Emery confided in his mission president, Ronald Stoddard, about his health issue. Stoddard, a neonatologist and medical director of the newborn intensive care unit with Intermountain Healthcare before becoming a mission president, strongly advised that Emery return home last August to undergo surgery.

“You never want to hear that as a missionary,” Emery said. “I told him, ‘No, I’m going to wait it out.’ But it got to a point where I’d lift my arms and I’d have no pulse. He said, ‘This could lead to other things if you don’t take care of it.’ It could have led to other things if I would have had waited. He called doctors here in Provo and helped set up the surgery. He’s a doctor and he’s one of my heroes. If I hadn’t come home, I don't know if I’d be able to play basketball right now.”

Emery has been diagnosed with Thoracic outlet syndrome (TOS), caused by compression of the nerves or blood vessels due to an inadequate passageway through the thoracic outlet between the base of the neck and armpit. Symptoms of TOS include numbness in the hands and fingers, as well as neck, shoulder and arm pain.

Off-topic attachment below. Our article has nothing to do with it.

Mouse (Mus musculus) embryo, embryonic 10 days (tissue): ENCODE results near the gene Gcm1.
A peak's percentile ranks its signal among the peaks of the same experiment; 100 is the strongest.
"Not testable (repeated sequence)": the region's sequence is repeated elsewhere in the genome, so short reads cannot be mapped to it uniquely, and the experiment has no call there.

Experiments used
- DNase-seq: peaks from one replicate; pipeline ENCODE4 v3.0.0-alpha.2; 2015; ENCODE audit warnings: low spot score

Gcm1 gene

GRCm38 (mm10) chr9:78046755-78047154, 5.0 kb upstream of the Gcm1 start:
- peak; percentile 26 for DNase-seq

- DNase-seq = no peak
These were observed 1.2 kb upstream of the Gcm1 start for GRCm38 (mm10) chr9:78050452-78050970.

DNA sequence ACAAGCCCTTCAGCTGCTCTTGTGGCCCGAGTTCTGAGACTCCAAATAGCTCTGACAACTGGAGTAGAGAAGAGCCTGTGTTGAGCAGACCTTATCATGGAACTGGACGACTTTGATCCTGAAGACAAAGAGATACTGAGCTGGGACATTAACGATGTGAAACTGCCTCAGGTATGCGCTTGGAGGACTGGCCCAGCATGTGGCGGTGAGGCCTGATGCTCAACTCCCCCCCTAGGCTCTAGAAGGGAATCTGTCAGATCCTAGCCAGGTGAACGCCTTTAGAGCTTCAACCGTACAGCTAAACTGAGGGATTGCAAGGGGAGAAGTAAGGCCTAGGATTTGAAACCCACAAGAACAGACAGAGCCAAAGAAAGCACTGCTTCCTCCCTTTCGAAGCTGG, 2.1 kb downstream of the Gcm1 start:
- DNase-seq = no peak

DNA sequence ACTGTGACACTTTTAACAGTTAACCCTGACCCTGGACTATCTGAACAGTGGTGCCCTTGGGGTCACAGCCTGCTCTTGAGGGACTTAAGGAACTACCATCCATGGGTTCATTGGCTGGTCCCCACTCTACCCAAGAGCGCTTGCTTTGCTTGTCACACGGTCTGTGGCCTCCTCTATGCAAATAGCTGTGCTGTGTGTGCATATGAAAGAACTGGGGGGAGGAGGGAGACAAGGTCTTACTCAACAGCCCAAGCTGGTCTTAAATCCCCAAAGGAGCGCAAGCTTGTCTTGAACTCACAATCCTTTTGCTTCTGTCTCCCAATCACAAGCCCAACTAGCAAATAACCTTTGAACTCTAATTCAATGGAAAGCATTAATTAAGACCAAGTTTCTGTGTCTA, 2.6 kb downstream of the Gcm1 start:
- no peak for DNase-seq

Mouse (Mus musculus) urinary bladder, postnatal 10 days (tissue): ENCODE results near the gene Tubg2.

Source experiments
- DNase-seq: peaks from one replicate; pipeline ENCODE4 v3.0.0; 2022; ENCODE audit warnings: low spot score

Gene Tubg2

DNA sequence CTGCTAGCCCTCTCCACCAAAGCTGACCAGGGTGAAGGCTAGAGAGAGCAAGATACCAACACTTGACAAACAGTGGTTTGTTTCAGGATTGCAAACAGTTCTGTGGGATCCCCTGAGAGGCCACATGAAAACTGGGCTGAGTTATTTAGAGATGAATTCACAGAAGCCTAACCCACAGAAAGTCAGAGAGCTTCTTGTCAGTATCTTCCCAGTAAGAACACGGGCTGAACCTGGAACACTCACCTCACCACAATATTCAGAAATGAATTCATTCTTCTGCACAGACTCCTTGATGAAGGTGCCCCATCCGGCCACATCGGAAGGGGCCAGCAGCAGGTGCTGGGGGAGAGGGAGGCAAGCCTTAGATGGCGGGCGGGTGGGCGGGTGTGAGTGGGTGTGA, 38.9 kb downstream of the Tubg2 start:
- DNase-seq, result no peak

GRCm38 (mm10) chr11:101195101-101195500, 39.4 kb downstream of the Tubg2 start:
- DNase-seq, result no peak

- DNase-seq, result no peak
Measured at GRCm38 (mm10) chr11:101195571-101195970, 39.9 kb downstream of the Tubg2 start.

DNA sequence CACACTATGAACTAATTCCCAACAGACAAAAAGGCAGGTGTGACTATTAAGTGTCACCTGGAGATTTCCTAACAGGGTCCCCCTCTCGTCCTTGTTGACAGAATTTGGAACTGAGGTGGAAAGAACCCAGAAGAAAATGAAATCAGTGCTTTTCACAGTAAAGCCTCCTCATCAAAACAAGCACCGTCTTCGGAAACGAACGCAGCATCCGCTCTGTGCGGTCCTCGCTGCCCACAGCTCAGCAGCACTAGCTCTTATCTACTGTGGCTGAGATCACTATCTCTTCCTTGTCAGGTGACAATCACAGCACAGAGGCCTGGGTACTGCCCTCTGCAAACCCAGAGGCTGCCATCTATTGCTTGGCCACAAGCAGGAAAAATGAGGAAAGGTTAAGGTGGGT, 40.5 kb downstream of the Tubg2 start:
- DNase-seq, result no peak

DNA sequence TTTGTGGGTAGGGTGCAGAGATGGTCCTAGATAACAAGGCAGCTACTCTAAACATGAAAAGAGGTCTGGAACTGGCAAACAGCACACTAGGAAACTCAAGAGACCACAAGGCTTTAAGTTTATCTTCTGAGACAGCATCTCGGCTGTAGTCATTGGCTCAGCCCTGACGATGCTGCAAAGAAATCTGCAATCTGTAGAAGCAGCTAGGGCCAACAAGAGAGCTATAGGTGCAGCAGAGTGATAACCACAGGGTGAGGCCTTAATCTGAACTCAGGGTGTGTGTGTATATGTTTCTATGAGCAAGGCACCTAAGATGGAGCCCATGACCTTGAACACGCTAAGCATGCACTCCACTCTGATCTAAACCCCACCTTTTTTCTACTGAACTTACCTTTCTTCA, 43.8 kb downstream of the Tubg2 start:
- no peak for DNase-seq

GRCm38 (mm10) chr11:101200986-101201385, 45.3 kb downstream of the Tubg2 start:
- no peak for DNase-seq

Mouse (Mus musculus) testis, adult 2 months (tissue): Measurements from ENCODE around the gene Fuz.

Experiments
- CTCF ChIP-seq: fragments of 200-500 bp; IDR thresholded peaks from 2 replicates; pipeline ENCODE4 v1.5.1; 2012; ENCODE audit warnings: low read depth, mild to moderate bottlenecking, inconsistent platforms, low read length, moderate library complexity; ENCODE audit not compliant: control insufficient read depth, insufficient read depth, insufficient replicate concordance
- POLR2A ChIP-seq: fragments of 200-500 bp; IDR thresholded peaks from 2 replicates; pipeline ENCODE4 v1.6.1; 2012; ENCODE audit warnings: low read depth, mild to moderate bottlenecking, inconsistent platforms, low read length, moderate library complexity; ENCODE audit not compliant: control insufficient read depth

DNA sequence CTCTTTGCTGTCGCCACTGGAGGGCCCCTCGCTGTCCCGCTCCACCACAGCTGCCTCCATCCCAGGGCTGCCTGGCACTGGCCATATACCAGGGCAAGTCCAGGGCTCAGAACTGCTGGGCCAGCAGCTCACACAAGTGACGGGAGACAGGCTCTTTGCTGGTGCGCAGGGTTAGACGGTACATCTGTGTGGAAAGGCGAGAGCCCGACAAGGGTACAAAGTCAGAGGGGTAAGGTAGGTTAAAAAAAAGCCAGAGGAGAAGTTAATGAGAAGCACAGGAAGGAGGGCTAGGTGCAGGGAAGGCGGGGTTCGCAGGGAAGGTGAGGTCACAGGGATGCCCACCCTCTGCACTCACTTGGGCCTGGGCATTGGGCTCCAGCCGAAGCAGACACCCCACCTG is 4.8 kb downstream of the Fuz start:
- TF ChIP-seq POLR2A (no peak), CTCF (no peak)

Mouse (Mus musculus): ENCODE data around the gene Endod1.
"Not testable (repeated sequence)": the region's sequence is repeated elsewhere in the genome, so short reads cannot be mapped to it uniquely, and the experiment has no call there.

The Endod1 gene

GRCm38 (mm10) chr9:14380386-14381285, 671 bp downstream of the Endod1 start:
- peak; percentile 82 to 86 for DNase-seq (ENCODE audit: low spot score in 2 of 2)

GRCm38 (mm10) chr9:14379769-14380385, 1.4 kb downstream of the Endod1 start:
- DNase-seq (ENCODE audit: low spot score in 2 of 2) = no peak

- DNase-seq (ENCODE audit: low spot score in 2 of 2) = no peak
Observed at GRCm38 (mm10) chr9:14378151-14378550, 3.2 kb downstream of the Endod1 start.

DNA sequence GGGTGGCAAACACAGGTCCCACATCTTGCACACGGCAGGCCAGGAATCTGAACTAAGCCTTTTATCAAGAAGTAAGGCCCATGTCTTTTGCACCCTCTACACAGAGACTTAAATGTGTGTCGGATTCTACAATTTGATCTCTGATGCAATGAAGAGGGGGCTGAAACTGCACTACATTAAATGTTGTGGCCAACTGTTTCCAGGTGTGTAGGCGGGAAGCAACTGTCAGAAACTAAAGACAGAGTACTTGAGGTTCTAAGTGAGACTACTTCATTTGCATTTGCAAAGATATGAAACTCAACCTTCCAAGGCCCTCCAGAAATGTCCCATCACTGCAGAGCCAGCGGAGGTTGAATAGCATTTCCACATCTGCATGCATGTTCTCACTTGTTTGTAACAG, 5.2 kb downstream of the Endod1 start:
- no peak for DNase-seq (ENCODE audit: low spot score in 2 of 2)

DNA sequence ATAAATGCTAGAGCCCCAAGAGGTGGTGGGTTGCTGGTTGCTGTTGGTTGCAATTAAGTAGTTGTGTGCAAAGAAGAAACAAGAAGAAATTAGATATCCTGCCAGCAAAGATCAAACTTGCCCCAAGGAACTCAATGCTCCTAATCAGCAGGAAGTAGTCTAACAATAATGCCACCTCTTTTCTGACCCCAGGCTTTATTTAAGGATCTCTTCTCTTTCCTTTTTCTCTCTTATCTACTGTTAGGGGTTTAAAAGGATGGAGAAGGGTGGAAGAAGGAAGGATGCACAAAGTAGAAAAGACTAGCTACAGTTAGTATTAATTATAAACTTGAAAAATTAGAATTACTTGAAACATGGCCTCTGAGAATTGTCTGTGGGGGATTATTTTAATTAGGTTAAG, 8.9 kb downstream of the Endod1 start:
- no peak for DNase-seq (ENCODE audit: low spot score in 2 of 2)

After receiving a medical release from his mission, Emery underwent surgery in Utah that resulted in having two ribs and scar tissue around his lungs removed.

While it was the right decision, coming home early from his mission was tough.

“It was difficult to come home from something you dream of from a young age,” he said. “What helped me was to see the greater picture in life and see what’s really important. Those two years are really just a short time. When you’re out there, it seems like forever. But those are two short years. I wanted to give it everything I had.”

That’s why Emery was determined to heal up after the surgery and return to his mission in Germany, which he did in early October.

BYU coach Dave Rose was impressed with Emery’s attitude and determination during a challenging time.